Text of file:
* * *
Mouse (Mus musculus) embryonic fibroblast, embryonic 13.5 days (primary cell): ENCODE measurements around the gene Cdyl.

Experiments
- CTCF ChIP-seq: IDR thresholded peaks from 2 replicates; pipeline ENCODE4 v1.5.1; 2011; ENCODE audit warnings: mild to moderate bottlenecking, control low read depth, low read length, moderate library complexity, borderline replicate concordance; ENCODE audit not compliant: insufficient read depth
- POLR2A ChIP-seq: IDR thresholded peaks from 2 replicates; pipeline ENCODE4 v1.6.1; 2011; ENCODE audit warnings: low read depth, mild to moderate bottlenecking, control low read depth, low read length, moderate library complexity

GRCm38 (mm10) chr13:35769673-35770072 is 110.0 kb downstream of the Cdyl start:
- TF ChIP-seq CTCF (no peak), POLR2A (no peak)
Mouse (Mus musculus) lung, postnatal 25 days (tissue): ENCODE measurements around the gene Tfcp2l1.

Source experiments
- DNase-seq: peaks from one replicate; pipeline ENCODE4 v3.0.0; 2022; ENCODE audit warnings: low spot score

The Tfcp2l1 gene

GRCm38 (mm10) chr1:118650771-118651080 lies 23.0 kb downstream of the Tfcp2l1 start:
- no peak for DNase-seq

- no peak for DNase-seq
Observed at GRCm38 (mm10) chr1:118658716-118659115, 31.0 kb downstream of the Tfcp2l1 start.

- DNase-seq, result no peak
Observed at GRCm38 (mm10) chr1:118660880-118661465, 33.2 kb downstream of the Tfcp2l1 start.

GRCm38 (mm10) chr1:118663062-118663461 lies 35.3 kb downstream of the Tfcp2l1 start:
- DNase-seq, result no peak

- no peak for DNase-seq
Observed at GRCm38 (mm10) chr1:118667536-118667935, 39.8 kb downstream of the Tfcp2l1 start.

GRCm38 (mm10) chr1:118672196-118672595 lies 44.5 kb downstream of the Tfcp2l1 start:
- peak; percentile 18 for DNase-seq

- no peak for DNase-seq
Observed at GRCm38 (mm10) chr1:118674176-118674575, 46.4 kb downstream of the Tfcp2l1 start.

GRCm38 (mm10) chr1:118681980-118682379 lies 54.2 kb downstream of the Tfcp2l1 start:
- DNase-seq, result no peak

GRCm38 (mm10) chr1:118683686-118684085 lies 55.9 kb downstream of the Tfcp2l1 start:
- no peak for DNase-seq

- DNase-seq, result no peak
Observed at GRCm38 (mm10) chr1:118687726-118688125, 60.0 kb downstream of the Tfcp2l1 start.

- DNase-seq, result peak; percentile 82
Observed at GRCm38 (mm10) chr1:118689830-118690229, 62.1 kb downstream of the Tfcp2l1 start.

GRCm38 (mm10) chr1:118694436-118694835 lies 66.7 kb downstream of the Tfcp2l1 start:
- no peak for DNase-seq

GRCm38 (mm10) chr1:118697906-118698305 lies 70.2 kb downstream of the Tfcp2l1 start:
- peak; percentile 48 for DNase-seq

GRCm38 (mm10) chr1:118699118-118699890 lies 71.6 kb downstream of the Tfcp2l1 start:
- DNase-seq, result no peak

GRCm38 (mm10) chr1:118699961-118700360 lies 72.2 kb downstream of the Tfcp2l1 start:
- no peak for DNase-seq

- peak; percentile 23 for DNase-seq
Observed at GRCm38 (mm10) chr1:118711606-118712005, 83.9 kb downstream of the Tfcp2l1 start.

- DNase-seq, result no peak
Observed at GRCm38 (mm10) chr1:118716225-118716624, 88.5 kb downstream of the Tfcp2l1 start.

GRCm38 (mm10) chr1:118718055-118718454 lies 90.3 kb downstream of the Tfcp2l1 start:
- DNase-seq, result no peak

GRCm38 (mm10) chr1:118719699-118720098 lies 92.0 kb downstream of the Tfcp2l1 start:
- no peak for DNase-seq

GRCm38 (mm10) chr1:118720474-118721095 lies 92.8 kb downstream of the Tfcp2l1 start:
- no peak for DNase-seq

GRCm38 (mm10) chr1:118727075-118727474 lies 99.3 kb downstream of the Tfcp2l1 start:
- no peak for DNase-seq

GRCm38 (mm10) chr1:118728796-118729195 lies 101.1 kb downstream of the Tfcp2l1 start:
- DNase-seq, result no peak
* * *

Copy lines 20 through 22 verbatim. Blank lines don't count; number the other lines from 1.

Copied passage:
Observed at GRCm38 (mm10) chr1:118667536-118667935, 39.8 kb downstream of the Tfcp2l1 start.

GRCm38 (mm10) chr1:118672196-118672595 lies 44.5 kb downstream of the Tfcp2l1 start:
- peak; percentile 18 for DNase-seq